Microsoft Agrees to Pay $536 Million in Novell Settlement
Microsoft added this week to the billions it has paid to settle antitrust lawsuits brought by competitors, agreeing to pay $536 million to rival Novell Inc. The world's largest software company also settled with a trade organization that it has done legal battle with for years, the Wall Street Journal reported.
Microsoft also settled with Computer and Communications Industry of America (CCIA), a Washington-based trade organization that had fought for tougher sanctions against Microsoft in the U.S. and had backed an antitrust suit brought against Microsoft by the European Union. CCIA members include Microsoft rivals Oracle Corp., Sun Microsystems Inc. and Red Hat Inc., the Journal reported.
Microsoft has paid out billions in recent years to settle antitrust lawsuits and faces up to $950 million in further liability in ongoing cases, the company disclosed.
The dispute with Novell revolved around Novell's NetWare operating system, which competes with Microsoft Windows, the Journal reported. As part of the settlement, Novell agreed to withdraw from the European Union's antitrust lawsuit against Microsoft, the Journal reported.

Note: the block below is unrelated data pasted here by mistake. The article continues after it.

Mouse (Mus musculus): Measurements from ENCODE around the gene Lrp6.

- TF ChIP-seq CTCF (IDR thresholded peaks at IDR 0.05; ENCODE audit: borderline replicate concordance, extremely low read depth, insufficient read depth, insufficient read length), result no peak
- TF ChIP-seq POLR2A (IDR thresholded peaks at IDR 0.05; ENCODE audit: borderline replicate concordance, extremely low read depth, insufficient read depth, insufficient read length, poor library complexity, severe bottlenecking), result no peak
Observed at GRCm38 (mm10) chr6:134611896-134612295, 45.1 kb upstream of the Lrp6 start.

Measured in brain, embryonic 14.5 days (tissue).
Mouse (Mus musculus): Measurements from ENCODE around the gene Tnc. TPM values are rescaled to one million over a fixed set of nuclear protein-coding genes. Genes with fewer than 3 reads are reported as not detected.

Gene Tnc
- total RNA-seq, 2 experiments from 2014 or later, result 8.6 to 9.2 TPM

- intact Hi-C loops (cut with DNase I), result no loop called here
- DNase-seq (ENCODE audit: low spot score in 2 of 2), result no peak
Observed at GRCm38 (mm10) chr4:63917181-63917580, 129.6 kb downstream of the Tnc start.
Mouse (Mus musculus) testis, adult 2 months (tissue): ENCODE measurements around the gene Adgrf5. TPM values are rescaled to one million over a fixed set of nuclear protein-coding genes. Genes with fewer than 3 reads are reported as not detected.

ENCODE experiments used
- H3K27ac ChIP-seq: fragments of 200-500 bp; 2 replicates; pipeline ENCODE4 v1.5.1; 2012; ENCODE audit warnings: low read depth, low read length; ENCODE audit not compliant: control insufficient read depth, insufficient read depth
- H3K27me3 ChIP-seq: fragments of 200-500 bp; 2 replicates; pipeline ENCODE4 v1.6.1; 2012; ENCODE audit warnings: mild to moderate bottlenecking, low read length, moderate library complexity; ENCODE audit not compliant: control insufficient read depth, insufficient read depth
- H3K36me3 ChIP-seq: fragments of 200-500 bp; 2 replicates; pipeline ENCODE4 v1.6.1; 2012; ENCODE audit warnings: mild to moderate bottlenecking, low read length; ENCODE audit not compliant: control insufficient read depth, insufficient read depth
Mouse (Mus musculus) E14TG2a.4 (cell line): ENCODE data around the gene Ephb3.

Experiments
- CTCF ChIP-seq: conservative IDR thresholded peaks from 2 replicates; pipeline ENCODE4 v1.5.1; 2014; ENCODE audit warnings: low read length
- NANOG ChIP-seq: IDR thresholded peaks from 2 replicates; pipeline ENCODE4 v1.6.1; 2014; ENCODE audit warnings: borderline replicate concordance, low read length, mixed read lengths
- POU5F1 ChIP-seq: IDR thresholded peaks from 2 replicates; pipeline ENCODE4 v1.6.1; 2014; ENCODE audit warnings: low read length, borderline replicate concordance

A dispute between the two companies over WordPerfect was not resolved by the settlement. Novell, which owned WordPerfect from 1994 to 1996, plans to file suit this week in Utah against Microsoft, claiming Microsoft acted illegally in the 1990s when Microsoft's Word surged ahead of WordPerfect in the market. Microsoft has indicated it plans to let the courts decided that matter, the Journal reported.
As part of its settlement, CCIA agreed to its plans to seek a Supreme Court review of the Microsoft's settlement with the Justice Department and will no longer participate in the European case against Microsoft, the Journal reported, with Microsoft agreeing to join the group and pay an undisclosed amount of "legal-related" expenses.
Brad Smith, Microsoft's general counsel, said company has now resolved disputes with four of the five major participants in the European case.
"Clearly, there is less need for the EU to persist" with its lawsuit against Microsoft when "virtually all of the competitors say their issues have been resolved to their satisfaction," Smith told reporters Monday. "We are prepared to sit down with anyone to find common ground."